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Nimbus (December 1984)

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Title:
Nimbus (December 1984)
Alternate Title:
New College Nimbus (Volume 1, Number 1, December 1984)
Physical Description:
Book
Creator:
New College Alumnae/i Association
Publisher:
New College Alumnae/i Association
Place of Publication:
Sarasota, Fla.
Creation Date:
December 1984

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Subjects / Keywords:
History -- New College (Sarasota, Fla.)
Genre:
government publication (state, provincial, terriorial, dependent)   ( marcgt )
College publications
Newsletter
College student newspapers and periodicals
Spatial Coverage:
United States -- Florida -- Sarasota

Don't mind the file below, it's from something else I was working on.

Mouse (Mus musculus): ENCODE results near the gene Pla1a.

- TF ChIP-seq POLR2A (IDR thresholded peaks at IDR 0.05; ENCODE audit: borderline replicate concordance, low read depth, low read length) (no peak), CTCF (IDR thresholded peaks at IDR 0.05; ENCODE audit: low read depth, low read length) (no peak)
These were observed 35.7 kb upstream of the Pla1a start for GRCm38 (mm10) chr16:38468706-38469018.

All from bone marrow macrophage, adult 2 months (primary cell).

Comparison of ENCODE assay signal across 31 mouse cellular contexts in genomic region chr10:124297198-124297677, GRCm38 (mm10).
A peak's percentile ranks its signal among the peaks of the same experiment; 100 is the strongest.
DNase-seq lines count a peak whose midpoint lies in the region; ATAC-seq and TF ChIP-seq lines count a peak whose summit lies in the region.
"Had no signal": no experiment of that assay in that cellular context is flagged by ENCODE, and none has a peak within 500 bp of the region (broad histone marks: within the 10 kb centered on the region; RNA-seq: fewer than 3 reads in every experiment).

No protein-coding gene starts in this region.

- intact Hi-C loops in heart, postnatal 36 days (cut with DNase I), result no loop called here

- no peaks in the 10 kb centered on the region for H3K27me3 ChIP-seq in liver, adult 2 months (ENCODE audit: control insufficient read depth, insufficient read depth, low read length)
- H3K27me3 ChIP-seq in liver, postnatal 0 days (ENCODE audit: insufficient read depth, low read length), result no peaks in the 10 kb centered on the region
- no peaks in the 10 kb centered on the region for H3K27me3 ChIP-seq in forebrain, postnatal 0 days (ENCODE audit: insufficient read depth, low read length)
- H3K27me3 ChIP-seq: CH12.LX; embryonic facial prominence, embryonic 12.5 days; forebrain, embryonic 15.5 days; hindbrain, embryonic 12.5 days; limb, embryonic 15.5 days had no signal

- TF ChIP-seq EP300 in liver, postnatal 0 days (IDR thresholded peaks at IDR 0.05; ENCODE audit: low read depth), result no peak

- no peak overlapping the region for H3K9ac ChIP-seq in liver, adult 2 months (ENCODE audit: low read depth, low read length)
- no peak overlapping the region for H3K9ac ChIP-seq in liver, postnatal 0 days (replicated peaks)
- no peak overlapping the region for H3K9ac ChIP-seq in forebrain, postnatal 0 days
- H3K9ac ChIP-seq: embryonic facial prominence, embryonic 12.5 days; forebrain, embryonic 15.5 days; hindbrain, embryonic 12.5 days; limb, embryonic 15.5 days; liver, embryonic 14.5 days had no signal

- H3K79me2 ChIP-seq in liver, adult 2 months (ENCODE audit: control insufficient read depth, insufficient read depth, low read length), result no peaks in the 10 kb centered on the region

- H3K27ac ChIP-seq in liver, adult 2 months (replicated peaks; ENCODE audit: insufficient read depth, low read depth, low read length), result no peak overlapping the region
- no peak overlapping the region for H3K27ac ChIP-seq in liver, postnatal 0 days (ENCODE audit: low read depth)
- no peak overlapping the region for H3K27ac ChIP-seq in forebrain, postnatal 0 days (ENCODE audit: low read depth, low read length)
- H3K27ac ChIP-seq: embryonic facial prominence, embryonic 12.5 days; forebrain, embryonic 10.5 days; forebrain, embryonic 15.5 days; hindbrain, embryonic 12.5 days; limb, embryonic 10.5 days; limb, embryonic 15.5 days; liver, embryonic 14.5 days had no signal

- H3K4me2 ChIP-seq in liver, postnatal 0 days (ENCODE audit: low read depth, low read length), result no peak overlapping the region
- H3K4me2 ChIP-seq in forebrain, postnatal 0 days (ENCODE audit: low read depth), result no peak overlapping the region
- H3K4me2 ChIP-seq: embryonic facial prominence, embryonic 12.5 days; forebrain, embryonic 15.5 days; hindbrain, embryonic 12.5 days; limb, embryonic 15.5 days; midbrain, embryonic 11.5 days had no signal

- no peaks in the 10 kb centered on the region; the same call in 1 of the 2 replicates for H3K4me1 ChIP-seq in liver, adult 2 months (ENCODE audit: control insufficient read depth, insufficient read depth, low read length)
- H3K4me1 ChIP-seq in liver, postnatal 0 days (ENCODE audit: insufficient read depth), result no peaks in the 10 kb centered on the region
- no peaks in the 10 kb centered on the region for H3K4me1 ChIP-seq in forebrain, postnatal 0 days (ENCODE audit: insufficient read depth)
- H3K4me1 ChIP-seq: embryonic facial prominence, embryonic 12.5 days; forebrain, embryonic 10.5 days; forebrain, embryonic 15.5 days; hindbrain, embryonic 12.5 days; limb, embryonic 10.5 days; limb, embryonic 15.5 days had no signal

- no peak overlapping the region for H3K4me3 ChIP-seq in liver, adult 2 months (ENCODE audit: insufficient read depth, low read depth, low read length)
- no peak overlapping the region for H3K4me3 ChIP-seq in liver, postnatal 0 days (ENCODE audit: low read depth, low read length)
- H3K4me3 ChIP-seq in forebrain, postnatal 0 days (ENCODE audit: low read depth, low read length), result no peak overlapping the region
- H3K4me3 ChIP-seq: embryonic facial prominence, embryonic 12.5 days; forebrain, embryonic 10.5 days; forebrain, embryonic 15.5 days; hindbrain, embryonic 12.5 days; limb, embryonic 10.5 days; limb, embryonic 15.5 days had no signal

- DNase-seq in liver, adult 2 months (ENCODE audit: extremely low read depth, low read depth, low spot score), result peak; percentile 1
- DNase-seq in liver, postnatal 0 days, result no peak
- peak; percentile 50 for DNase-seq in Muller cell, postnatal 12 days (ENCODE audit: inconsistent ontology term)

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Six page issue of the NCAA's official publication.
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This bibliographic record is available under the Creative Commons CC0 public domain dedication. The New College of Florida Libraries, as creator of this bibliographic record, has waived all rights to it worldwide under copyright law, including all related and neighboring rights, to the extent allowed by law.

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New College of Florida
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New College of Florida
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Before photographing or publishing quotations or excerpts from any materials, permission must be obtained from the New College Archives, and the holder of the copyright, if not New College of Florida.
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NCF0000002:00006